Ben Franklin was twins
Marmite® versus Vegemite®
Deep space hand salutes
and several cool songs
If you assemble a kit to give along with the book, include:
* Tootsie® pops
* cat hair
* and Jell-O®
Yes, a lot of articles are really sweet.
The imaginary invisible companion described in one article is supplied free with the book.
Don't Try This in High School has only a few molecules of overlap with our other current anthology, This Book Warps Space and Time, published by Andrews McMeel. Warps Space selects short, quick, inoffensive, and easy items. Don't Try This includes much longer articles, assumes understanding high school science courses, and - appealing to high schoolers - can't be totally inoffensive. But people who like either, and want more, should dive right into the other.
Dewey: 502.07 science humor
Library of Congress: Q167 science humor
British Library: Q167 science humour
Dental: nitrous oxide
Epidemiology: highly infectious
Gilbert & Sullivan: Major General
Lux: brilliant, sparkling
Ottewell: 8 3/8 inches
Stratigraphy: Upper Anthropocene
© Norman Sperling, December 25, 2010
What if your club, institution, or company gets access to a lot of the Science-interested public for a few days? What if they come to you, or meet you in a nice venue? What messages would you most want to get across? What could those contacts be best used for? What if you had 10 months to prepare?
Around San Francisco, the Bay Area Science Festival is planned for October 29 - November 6, 2011. But hardly anyone I talk to has heard about it yet!
One indication that the planning's cast in Jell-O® rather than concrete is that they say it's going to be a 10-day event, but the days they list total 9. So it's not too late to get involved. If you're in the Bay Area, think through your optimum result from such a festival. Think through how to achieve it. Then contact the Festival folks to make sure you get included. I'd guess that the more self-contained your package, the easier it should be for them to include.
Here's what I've gleaned so far:
© Norman Sperling, December 19, 2010
Exam week holds terrors for teachers as well as students. This week, I wallowed in eye-strain by reading 61 3-hour intro-astro essay finals on the prompt: Starting with hydrogen and time, narrate how the Universe began and evolved to us, here, now.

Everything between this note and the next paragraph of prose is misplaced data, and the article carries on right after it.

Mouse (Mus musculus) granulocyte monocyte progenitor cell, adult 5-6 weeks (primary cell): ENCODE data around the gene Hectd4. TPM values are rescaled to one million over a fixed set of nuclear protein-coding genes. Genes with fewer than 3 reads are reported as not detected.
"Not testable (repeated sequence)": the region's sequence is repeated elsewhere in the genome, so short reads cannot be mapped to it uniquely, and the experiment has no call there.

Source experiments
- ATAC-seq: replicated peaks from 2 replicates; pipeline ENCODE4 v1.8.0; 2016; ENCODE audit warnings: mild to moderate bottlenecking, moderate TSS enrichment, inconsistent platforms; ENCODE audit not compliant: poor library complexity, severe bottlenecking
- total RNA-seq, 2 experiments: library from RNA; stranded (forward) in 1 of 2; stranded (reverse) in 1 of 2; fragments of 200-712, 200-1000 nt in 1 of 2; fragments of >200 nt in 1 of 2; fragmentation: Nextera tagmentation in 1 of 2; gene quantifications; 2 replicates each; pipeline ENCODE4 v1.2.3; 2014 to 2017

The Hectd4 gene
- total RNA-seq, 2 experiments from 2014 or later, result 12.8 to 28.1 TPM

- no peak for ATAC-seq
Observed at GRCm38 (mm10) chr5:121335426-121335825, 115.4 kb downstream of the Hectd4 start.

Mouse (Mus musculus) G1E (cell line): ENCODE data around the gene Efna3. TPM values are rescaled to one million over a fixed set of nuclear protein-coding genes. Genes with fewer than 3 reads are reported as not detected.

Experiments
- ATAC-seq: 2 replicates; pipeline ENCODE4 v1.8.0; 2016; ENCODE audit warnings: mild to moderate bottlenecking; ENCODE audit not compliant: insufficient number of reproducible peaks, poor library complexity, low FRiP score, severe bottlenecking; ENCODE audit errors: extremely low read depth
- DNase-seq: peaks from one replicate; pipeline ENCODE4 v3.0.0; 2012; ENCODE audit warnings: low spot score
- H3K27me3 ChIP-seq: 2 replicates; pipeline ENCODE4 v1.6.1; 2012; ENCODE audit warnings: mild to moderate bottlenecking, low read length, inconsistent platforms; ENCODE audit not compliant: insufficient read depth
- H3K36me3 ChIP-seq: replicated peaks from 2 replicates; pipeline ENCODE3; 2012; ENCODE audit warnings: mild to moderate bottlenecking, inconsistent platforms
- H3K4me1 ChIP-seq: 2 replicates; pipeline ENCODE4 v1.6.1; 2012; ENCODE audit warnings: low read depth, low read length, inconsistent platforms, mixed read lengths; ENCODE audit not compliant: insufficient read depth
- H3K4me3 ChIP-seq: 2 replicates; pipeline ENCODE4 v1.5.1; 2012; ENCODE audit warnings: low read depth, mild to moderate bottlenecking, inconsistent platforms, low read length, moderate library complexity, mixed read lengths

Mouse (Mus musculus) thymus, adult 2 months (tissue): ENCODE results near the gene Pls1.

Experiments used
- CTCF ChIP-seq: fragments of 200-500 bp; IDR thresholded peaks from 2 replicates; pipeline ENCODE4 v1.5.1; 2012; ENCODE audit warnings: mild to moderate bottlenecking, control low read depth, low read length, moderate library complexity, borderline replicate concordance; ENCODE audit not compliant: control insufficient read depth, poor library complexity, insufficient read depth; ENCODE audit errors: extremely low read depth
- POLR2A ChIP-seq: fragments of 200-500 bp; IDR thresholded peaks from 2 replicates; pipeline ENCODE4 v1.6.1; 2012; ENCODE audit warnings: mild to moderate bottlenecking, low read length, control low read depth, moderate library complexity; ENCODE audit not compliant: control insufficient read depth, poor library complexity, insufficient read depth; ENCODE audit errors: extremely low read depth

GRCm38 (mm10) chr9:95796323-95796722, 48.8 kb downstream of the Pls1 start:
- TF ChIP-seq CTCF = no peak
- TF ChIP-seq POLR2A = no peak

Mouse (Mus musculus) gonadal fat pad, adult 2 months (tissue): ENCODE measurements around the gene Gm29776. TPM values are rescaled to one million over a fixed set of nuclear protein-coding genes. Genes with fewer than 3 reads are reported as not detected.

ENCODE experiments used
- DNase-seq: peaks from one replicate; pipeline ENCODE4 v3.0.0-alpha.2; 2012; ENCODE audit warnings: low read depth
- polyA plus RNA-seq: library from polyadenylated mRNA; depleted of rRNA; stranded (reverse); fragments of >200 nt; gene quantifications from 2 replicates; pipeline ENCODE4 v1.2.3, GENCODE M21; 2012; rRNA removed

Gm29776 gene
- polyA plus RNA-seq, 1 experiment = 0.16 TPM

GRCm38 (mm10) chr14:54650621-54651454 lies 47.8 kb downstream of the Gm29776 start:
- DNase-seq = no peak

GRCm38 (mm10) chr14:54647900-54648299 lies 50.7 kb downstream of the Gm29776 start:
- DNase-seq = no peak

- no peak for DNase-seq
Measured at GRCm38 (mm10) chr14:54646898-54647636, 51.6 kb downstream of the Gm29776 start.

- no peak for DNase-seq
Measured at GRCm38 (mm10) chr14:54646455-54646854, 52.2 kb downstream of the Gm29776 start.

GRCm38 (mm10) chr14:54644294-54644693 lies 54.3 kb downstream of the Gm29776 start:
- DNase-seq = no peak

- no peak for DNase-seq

We had a record number of A+ essays, and not a single F. I expected their bloopers to fill a big post, but only found these 5:
* [Newton's Law of Gravity described] why we are orbitting the moon.
* Neuron stars are created by supernovas. They are made entirely of neurons.
* In the "oscillating universe" theory, there will be a Big Bang and then a Big Crunch (where everything comes back together) every 140 years.
* [Kepler's Third Law] No matter where in orbit the area formed by the diameter of the planet to the sun will always be equal.
* Along with gas giants, black holes are also observed on Earth.
+ + +
Here are cosmology bloopers from classes longer ago:
© Norman Sperling, December 12, 2010
Instant-A Alert! Any student who solves this problem, to the satisfaction of experts in this specialty, gets an instant A for this entire course, regardless of anything else.
My astronomy students see this message 20 or 30 times a semester. I use it whenever a topic isn't resolved, whenever something remains unknown or not understood - such as magnetic fields. Textbooks' traditional "positivist" style systematically tells what IS known, and determinedly leaves out what ISN'T known. This gives students the false impression that Science is all about stuff that's already securely known. Textbooks usually neglect the thrill of the chase, and systematically avoid mentioning what isn't known.
So I make quite a point of it. I even emphasize it with this offer of an "Instant A".
Students I re-encounter many years after they took my course still remember the offer and its point.
Of course, this is not just a surface issue.